A Late Masterpiece of Film Noir from The Master of Film - Orson Welles
A Visually mindboggling Noirish thriller about corruption
and murder from the Genius Orson Welles when he yet again had been offered
freedom and a decent budget (almost that is as he didn't have the right
to cut the final version) and the result - beyond amazing.
This 111 minutes long version is NOT Welles original
version as this doesn't exist anymore due to Universal cutting it into
smithereens, and neither
is it the massacred and re-cut Theatrical version that Universal released
once upon a time when it was shown in theatres. This is the version
Schmidlin put together following the 58 page directive with changes
that a furious Orson Welles demanded and sent to Universal after he,
had seen the slaughtered Universal version. So, this is the closest
to Welles vision of the film we can get today (until the original film
In this case Welles went to Mexico and the film company shredded his
film, and 15 years earlier Welles went to Argentina or Brazil and the
shredded his even greater Masterpiece - The Magnificent Ambersons.
A King Actor
Charlton Heston plays the role of Mexican cop Ramon
Vargas who's on his way over the border into USA on a honeymoon with
his wife Susan (the
oh so lovely Janet Leigh) when he's drawn into a murder investigation
led by the shabby and slimy corrupted to his bone crime-cop Hank Quinlan,
played by Orson Welles in an unforgettable manner. Absolute genius King
Acting as you stare at him mesmerized when he steal every scene his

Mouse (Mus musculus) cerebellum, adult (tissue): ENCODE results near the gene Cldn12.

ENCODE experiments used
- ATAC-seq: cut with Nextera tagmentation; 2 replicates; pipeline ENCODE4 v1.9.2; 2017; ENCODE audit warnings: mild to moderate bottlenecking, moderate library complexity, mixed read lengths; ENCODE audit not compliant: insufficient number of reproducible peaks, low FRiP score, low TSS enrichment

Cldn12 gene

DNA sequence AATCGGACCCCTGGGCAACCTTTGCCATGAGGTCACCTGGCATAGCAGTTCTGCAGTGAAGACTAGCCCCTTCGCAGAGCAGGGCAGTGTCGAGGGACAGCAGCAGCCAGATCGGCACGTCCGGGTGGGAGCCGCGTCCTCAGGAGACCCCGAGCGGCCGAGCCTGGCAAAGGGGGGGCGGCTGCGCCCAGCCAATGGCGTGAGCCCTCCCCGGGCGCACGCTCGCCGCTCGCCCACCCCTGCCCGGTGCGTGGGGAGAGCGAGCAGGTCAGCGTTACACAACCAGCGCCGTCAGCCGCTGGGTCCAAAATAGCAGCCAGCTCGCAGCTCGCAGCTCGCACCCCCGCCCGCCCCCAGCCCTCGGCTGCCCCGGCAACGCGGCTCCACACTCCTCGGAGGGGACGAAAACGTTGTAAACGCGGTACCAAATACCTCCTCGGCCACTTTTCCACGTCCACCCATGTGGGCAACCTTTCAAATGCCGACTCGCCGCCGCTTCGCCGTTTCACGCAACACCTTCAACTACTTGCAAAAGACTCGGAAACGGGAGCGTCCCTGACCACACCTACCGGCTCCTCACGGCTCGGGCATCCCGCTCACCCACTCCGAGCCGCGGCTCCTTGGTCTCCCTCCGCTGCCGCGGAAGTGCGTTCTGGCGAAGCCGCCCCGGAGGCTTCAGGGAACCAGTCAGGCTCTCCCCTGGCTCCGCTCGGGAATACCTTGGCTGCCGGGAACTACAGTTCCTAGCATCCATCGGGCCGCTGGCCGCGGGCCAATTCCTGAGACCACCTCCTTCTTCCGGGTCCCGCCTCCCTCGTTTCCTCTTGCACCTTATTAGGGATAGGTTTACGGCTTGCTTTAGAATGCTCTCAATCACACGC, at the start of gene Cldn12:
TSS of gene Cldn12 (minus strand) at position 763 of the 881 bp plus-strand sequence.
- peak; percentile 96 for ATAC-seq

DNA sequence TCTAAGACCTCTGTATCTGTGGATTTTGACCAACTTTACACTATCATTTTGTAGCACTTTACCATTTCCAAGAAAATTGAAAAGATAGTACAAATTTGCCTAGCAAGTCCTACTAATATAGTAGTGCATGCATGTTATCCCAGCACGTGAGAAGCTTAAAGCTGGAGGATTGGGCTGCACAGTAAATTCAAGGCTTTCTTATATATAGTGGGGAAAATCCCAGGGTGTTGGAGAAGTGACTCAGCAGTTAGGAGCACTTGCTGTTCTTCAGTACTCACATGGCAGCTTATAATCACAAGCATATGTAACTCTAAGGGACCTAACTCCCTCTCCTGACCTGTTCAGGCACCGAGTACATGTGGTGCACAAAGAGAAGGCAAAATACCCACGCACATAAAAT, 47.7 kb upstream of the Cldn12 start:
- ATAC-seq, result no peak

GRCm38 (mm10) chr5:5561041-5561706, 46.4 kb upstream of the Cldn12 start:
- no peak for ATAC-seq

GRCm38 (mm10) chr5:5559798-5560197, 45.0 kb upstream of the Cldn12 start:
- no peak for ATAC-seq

just filling the screen up, obliterating all other actors (except Marlene
Dietrich) daring to share the screen-space with him.
Welles has changed the roles compared with the pretty good but obscure
crime novel by Whit Masterson, Hank is not the bad guy in the novel.
No-one mentions this in the Extras, but maybe they hadn't read the pulp
Unforgettable also is Marlene Dietrich in the role as
a Gypsy Bar and/or Bordello owner. She's the one who, when the assistent
of the District attorney
asks her what she did see in Hank Quinlan, ends the film with her famous
line - "He Was Some Kind of a Man" and then
she walks away into the night.
So cool and Goosebumps for any Cineaste as the charisma around Orson
Welles and Marlene Dietrich (in her guest role) just sparkles.
Another thing that isn't mentioned in the Extras is the Homage in the
Elmore Leonard novel based film Get Shorty where small-time gangster
Chilli Palmer, played by John Travolta, almost with tears in his eyes
repeats this ending line from Touch of Evil to his girlfriend.
The Blu-ray presents the film in widescreen 1.85:1 with
a DTS-HD MA 2.0 english audio, black & white, and with swedish and
Extras: A fine commentary audio track with Charlton Heston, Janet Leigh
and with the producer of the restored version of the film, Rick Schmidlin,
yet another audio commentary track with Rick Schmidlin where he deep-dives
into the re-construction of the film following Welles 58-page directive.
Two documentaries: 1. Bringing Evil to Life (21 minutes, 2008) with
Heston, Leigh, Dennis Weaver and some fans of the film, as director
2. Evil Lost and Found (17 minutes, 2008) and a theatrical trailer
DVD edition was presented in anamorphic widescreen 1.85:1,
mono english audio and black&white. Extras: Welles memo, trailer,
production notes, bios